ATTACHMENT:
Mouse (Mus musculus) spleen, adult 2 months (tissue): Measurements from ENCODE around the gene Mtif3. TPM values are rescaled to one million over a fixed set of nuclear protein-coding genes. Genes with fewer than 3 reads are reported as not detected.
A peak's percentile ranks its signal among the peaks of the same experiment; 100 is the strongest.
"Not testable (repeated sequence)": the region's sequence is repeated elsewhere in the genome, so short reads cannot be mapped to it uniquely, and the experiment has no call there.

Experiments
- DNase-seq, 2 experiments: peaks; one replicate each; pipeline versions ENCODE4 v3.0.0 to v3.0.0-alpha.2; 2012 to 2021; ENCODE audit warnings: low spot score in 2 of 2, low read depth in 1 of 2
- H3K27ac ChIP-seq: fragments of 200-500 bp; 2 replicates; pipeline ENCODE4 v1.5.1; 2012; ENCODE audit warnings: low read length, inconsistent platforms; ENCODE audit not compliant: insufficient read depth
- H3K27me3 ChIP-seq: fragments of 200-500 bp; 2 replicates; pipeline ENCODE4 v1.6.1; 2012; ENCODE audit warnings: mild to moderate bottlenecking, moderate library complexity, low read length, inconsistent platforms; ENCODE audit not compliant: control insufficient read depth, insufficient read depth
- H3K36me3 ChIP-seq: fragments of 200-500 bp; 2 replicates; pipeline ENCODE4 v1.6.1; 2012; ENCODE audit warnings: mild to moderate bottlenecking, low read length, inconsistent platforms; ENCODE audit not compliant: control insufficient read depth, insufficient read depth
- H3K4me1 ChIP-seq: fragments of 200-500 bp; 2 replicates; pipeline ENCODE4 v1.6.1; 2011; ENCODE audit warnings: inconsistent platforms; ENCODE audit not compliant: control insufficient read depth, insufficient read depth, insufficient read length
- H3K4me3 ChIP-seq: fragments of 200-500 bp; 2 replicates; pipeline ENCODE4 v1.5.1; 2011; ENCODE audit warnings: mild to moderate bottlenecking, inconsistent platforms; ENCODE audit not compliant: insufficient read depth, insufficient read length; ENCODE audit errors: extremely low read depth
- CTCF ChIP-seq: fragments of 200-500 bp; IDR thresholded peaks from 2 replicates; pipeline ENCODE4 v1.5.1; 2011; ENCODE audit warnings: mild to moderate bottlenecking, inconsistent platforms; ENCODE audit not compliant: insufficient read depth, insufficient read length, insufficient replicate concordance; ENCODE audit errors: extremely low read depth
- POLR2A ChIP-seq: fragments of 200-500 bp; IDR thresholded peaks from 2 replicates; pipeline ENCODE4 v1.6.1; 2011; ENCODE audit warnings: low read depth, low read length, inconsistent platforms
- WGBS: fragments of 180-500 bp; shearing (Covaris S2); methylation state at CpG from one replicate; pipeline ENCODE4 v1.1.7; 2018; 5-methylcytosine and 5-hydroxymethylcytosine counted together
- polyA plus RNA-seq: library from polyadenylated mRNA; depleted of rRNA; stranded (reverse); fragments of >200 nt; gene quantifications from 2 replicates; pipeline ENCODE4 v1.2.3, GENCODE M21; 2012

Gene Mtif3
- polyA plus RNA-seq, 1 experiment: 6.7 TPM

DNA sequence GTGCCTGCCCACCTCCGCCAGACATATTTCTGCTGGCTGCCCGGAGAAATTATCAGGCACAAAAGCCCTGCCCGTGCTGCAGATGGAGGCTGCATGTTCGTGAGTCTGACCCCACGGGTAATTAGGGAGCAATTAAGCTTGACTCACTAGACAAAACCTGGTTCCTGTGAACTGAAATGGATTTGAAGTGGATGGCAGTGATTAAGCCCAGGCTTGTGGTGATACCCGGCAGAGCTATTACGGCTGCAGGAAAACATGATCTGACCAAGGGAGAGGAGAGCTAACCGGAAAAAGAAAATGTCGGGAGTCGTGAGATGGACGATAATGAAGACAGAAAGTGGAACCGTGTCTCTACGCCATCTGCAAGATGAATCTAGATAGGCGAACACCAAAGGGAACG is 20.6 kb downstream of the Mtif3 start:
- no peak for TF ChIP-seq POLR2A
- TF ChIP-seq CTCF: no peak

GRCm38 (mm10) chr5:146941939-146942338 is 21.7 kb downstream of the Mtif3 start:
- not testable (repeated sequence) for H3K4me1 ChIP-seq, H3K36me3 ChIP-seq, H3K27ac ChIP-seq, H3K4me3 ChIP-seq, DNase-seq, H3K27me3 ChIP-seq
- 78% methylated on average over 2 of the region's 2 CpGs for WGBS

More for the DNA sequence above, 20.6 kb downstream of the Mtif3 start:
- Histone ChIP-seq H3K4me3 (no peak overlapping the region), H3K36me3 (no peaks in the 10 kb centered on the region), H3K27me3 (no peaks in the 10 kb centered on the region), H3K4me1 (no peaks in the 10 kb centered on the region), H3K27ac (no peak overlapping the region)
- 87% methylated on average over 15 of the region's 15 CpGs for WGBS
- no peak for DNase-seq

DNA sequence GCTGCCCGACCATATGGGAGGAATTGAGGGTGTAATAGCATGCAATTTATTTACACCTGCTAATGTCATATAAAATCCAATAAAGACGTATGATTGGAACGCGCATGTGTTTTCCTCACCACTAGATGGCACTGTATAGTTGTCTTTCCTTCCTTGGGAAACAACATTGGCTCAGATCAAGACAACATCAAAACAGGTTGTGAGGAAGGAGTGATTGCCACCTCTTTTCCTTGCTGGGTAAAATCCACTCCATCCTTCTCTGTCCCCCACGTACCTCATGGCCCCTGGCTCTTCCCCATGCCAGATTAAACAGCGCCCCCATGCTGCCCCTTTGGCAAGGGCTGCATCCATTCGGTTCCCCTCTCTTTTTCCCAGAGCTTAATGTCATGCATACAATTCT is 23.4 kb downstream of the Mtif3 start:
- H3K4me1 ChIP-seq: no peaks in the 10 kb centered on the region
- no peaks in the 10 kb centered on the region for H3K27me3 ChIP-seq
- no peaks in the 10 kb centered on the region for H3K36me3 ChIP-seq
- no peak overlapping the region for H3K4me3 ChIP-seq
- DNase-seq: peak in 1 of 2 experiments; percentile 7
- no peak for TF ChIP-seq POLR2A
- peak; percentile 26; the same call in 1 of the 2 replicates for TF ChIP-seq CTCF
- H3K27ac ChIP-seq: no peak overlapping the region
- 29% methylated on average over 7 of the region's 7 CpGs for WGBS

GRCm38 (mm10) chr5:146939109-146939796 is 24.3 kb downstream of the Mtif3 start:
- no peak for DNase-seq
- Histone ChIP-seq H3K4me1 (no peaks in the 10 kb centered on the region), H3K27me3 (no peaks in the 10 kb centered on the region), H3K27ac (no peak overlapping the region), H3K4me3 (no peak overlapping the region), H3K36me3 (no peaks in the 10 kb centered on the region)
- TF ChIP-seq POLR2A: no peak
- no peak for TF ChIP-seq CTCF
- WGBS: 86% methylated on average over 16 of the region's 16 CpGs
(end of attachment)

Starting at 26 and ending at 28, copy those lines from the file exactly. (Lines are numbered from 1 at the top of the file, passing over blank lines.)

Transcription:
- no peak for DNase-seq

DNA sequence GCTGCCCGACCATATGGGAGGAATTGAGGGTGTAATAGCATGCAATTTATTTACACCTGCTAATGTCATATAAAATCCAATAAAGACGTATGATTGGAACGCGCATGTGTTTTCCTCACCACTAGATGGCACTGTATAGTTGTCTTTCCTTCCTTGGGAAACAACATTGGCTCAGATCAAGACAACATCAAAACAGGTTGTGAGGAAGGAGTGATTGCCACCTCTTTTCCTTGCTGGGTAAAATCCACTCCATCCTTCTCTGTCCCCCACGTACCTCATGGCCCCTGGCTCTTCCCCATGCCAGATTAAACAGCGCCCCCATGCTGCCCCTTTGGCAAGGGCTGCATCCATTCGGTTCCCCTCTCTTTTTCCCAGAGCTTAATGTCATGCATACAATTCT is 23.4 kb downstream of the Mtif3 start:
- H3K4me1 ChIP-seq: no peaks in the 10 kb centered on the region